BY MELANIE EPP • AERIAL PHOTOS COURTESY OF DEVIN HARTZLER, CATTLE PHOTO: PIXABAY
SPRING HARVEST: PART 1
Following a generally cool, sometimes too wet, sometimes too dry growing season, an unhappy portion of Alberta’s 2019 grain crop was snowed under and overwintered in the field.
According to an Agriculture Financial Services Corporation (AFSC) crop reporting survey, as of Nov. 5, 2019, 89 per cent of crops had been harvested across the province. For comparison’s sake, by the same time in 2016, 76 per cent had been harvested, and in 2018, 95 per cent had been harvested.
By region, crop harvest progress estimates as of November were 97.2 per cent in the south, 92.3 per cent in central Alberta, 93 per cent in the northwest and 87.1 per cent in the northeast. The Peace Region struggled the most with just 63.4 per cent harvested at the time of the report.
The challenging harvest will certainly impact the marketability and financial returns for spring-threshed crops. While this raises questions about what kind of financial hit farmers will take and has implications for the feed sector, the overriding concern is how insurance coverage will play out.
Grain quality issues caused by the so-called harvest from hell have implications for the feed market.
CATTLE FEEDERS CONCERNED
The quality issues that impact grain farmers can affect cattle feeders. Ryan Kasko, chair of the Alberta Cattle Feeders Association, finishes 40,000 head of cattle on his family farm, Kasko Cattle Company, just east of Lethbridge. The animals consume 20,000 bushels of grain, mostly wheat and barley, each day.
High-moisture grain raises several concerns for Kasko and other cattle feeders. Quick to spoil, it can also heat up and crust in the bin. “Even when we roll it, we have challenges,”
he said. “It makes it way more complicated.”
Cattle do not respond well to variability in their diet. High-moisture or low-quality grain raises health concerns. Rumen instability can lead to acidosis, for example. “The rumen likes a nice stable environment,” said Kasko.
While certain feedlots are equipped with grain dryers, Kasko’s is not, which means he rejects a lot of the wetter grain. When quality becomes an issue, he adds urea or DDGS to the diet as a replacement protein. Doing so increases his costs, though. If wheat and barley were unavailable, he said he’d consider buying corn from the United States.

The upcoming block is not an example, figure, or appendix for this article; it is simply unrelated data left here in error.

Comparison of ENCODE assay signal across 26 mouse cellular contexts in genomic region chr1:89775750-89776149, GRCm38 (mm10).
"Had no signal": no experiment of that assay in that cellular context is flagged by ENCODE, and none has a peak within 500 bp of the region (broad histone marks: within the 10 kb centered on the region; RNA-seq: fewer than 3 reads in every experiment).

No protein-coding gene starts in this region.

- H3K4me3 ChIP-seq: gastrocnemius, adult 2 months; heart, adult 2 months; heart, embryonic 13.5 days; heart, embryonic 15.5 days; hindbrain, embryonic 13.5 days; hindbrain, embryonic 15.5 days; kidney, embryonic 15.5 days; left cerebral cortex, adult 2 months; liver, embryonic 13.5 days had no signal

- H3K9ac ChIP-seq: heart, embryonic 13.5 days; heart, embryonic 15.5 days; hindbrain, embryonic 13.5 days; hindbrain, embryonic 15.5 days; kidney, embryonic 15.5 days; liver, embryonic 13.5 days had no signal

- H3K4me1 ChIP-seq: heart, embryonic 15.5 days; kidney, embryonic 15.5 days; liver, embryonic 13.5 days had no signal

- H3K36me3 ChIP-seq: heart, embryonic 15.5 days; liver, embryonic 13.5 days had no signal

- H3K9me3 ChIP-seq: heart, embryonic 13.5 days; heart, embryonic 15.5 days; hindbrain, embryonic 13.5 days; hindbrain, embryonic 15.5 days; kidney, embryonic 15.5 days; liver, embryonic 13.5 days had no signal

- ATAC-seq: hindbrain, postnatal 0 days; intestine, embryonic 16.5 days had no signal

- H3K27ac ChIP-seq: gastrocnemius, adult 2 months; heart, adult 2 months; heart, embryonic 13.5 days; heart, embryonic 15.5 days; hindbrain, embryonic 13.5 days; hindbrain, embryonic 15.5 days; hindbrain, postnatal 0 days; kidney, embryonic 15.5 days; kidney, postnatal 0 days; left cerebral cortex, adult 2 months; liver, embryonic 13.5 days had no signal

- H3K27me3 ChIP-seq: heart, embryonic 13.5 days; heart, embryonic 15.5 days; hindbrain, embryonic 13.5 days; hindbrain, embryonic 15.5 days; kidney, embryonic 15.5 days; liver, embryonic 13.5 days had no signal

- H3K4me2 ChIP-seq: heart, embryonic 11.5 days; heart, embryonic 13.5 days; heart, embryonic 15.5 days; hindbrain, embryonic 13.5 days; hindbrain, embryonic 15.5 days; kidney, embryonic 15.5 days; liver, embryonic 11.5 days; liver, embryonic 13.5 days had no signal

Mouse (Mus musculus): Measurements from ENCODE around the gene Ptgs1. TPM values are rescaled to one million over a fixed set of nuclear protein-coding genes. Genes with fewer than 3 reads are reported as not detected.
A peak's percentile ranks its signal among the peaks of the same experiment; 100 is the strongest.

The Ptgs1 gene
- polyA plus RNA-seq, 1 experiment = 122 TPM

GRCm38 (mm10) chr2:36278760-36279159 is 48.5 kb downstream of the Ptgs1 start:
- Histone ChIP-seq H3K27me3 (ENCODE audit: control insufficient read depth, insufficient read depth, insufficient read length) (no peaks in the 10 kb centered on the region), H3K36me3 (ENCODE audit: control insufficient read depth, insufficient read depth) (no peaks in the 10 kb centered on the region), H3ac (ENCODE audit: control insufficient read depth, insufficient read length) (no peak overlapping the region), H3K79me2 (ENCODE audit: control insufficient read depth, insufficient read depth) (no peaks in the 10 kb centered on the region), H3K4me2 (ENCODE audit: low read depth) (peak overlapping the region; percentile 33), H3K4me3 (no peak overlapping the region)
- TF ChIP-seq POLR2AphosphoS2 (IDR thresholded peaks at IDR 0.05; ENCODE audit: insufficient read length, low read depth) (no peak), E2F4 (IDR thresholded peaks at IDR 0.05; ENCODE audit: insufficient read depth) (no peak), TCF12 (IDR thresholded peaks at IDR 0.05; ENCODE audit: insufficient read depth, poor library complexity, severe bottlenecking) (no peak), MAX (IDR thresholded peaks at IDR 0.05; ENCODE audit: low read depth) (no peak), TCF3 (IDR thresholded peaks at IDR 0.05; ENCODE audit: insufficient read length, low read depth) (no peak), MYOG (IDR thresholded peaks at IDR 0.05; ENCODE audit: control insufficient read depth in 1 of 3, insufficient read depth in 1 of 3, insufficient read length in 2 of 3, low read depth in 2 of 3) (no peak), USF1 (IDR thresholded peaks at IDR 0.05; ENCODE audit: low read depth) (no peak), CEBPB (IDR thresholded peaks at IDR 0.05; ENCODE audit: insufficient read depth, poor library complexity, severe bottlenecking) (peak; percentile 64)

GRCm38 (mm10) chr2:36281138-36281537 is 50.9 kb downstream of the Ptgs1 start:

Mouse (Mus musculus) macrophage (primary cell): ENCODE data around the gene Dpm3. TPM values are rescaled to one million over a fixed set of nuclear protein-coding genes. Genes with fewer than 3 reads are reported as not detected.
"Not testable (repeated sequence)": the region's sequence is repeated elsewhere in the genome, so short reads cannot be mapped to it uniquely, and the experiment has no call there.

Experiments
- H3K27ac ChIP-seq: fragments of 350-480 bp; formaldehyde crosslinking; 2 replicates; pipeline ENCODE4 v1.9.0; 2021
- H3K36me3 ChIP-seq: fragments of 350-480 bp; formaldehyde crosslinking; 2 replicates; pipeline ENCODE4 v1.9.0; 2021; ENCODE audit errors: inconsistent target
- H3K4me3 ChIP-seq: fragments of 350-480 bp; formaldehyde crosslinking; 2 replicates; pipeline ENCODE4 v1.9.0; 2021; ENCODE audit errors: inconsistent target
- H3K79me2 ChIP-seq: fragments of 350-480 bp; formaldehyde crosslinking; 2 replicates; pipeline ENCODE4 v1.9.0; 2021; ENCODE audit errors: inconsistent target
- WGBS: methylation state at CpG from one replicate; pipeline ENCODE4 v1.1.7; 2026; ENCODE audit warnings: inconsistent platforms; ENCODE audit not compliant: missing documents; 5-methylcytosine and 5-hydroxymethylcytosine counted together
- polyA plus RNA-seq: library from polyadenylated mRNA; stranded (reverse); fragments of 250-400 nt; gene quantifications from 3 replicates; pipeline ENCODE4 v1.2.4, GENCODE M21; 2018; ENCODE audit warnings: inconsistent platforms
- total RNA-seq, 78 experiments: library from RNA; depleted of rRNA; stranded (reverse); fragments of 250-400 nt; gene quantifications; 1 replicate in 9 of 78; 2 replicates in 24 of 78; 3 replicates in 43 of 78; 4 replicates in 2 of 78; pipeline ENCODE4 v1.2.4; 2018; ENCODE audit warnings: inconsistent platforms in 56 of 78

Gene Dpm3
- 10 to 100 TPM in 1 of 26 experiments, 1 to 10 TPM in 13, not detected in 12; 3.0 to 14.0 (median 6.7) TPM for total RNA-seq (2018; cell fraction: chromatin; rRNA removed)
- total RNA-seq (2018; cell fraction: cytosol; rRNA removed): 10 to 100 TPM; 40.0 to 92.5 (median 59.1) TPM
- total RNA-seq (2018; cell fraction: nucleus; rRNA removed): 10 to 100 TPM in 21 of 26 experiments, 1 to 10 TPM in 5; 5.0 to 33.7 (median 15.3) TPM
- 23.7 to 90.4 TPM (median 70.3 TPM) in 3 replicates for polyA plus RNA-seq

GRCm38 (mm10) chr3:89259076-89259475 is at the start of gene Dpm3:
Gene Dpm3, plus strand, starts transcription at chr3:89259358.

Left standing or in the swath, overwintered grain will certainly deteriorate, said Daryl Beswitherick, Canadian Grain Commission program manager for national inspection standards. In spring, snowmelt and rain may further impact quality. “If we’re talking wheat, you’re likely going to see some increased sprouting activity,” said Beswitherick. As well, kernels will likely show some accumulation of mildew, and crop that’s left out over winter is a good source of food for wild animals such as deer and rodents.
“It’s difficult to say at this point how much worse it’s going to get because some of these crops received a lot of rain and snow already,” said Beswitherick when he spoke to GrainsWest in January. “It wasn’t like it was No. 1 wheat that is now being downgraded. It was probably No. 3 or feed wheat anyway.”
Addressing the animal damage aspect, Beswitherick said while the grading system that’s in place is not zero-tolerance for excreta, the threshold for contamination is very low. Excreta tolerance for wheat, for example, is .03 per cent. If it exceeds this number, it will receive a sample grade.
Beswitherick reminds farmers to be aware, quality-wise, of what they’re harvesting in the spring. “It’s really about knowing what you have and then making appropriate marketing decisions,” he said. For more on marketing spring-harvested grain, see Market Monitor (page 44).
“It’s more about what the crop insurance agencies can do for producers,” he said. “That’s where the help comes from right now.”
While many farmers whose grain overwintered in the field will take a financial hit, the overriding concern is how insurance coverage will play out.
Crop insurance will bring some relief for farmers hit hard by harvest 2019. Among the range of available options are the AgriStability and AgriInsurance programs.